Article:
Tennessee Parent Wants World History Textbook Removed Due to Coverage of Islam

My World HistoryThe mother of a seventh grader in Sullivan County, Tennessee this week filed a formal challenge to an entire world history textbook because she believes that some parts of the unit on religions amount to “Islamic indoctrination.” Backed by a lawyer from the California group Freedom X, Michelle Edmisten told Sullivan County School Board members that My World History “is being used to teach a distorted view of Islamic history and religious practices.”

The first time she spoke during the school board’s public comment period last month, Edmisten said that her daughter had refused to complete a test that included basic questions about Islam including the name of the religion’s holy book and a listing of the Five Pillars. Her daughter received a grade of zero on the test, but Edmisten felt that she should have been offered an alternate assignment instead.

At that first meeting, Edmisten demanded the immediate removal of the textbook but was told that she would need to follow the challenge policy by submitting her request in writing on the district’s Request for Reconsideration of Materials form. She turned in the form at the subsequent board meeting this past Monday, meaning that a review committee appointed by the principal of Bluff City Middle School now has 15 working days to examine the book and its suitability for the curriculum. The committee will recommend a course of action to the principal, but if Edmisten is not satisfied with the initial decision she may appeal it to the school board.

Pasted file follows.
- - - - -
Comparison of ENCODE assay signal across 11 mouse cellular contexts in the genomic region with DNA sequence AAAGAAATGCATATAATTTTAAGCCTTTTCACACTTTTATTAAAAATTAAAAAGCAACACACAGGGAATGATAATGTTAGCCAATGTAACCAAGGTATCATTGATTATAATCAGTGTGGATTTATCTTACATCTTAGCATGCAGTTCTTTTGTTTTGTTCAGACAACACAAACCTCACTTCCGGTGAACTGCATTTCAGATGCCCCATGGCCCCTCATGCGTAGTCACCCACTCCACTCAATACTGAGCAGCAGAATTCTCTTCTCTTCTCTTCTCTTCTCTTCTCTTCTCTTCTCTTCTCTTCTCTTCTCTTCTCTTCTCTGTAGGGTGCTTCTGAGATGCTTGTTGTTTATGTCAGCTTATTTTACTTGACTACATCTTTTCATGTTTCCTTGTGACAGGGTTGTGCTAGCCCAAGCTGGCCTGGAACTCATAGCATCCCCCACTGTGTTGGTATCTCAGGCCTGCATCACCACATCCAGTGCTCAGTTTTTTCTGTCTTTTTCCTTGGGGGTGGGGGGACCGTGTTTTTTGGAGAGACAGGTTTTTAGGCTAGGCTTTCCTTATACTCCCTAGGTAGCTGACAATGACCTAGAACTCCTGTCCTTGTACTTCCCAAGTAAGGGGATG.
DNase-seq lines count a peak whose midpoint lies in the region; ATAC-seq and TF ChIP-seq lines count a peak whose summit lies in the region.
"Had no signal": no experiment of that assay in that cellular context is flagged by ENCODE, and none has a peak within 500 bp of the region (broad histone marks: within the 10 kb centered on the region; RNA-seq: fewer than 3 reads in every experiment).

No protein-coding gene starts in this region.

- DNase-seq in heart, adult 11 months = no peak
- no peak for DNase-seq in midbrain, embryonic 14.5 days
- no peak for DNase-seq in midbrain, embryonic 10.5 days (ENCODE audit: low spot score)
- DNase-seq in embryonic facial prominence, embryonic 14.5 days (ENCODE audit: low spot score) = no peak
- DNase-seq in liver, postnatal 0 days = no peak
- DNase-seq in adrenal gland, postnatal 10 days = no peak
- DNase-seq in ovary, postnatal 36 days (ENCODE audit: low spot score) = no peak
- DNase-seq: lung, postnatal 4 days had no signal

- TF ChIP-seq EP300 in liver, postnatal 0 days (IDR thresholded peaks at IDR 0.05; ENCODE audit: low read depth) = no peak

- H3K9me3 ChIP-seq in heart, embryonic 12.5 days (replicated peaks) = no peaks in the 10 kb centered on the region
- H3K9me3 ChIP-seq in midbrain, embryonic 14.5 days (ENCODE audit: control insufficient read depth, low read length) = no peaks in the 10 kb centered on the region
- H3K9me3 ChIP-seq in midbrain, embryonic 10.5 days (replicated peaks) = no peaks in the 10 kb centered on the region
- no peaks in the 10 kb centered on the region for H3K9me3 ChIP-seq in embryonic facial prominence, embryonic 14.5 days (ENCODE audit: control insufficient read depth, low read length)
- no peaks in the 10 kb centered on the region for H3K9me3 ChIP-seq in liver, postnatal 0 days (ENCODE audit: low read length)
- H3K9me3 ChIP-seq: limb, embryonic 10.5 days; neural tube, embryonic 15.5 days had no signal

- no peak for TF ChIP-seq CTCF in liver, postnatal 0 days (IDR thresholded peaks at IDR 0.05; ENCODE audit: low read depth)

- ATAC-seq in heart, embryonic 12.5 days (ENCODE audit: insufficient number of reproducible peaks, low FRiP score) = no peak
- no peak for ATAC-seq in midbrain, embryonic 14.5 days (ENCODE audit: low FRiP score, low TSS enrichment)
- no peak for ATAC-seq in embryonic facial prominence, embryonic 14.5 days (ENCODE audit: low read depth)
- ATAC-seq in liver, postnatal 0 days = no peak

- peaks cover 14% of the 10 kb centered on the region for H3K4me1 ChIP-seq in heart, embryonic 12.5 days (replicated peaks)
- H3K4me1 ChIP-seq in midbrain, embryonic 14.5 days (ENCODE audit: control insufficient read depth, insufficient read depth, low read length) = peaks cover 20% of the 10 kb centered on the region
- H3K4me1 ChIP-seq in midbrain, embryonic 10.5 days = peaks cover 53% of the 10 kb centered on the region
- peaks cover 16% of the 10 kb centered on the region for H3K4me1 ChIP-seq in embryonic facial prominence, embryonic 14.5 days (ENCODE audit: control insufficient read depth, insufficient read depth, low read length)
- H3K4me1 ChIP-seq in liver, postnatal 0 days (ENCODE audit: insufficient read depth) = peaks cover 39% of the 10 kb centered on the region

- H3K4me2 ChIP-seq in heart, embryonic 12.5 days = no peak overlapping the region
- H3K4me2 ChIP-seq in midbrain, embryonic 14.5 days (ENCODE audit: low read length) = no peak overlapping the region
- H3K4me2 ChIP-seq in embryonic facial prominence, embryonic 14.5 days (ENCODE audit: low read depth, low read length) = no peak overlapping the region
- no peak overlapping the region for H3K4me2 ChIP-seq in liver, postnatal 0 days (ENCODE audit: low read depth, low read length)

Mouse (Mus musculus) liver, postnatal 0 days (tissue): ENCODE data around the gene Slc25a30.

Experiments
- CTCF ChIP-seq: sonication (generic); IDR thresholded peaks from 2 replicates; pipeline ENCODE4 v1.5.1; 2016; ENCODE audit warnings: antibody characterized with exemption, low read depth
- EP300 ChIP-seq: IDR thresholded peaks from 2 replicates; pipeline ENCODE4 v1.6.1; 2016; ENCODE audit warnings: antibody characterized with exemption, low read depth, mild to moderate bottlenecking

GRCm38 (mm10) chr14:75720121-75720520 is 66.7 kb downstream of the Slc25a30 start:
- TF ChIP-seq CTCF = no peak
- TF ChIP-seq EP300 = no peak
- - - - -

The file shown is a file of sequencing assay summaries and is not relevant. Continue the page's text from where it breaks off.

The school district also has a policy on “Religion in the Curriculum” which says that “no religious belief or non-belief shall be promoted, and none shall be belittled” in Sullivan County classrooms. The current statewide curriculum standards for Tennessee require that seventh-grade students learn about the basics of all major world religions including Christianity, Judaism, Islam, Buddhism, and Hinduism. Under new standards that were already being considered before Edmisten launched her challenge, however, the Islamic history component would be eliminated. State Board of Education Vice President Susan Lodal allowed that the world’s second-largest religion is “still part of history [but] we’re just not teaching it to our children.”

The fact that Sullivan County Schools are now requiring Edmisten to follow the challenge policy is an encouraging sign, but if she does appeal the initial decision to the school board, at least one member will apparently support her cause. After she first addressed them last month, board member Mark Ireson made a motion to remove the book immediately in violation of district policy, claiming that “it does not represent the values of the county.” Here’s hoping that his board colleagues and the members of the review committee will feel differently and realize that learning key facts about Islam is very different from being “indoctrinated” to it, and is in fact necessary for any informed citizen to understand the world today.

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Contributing Editor Maren Williams is a reference librarian who enjoys free speech and rescue dogs.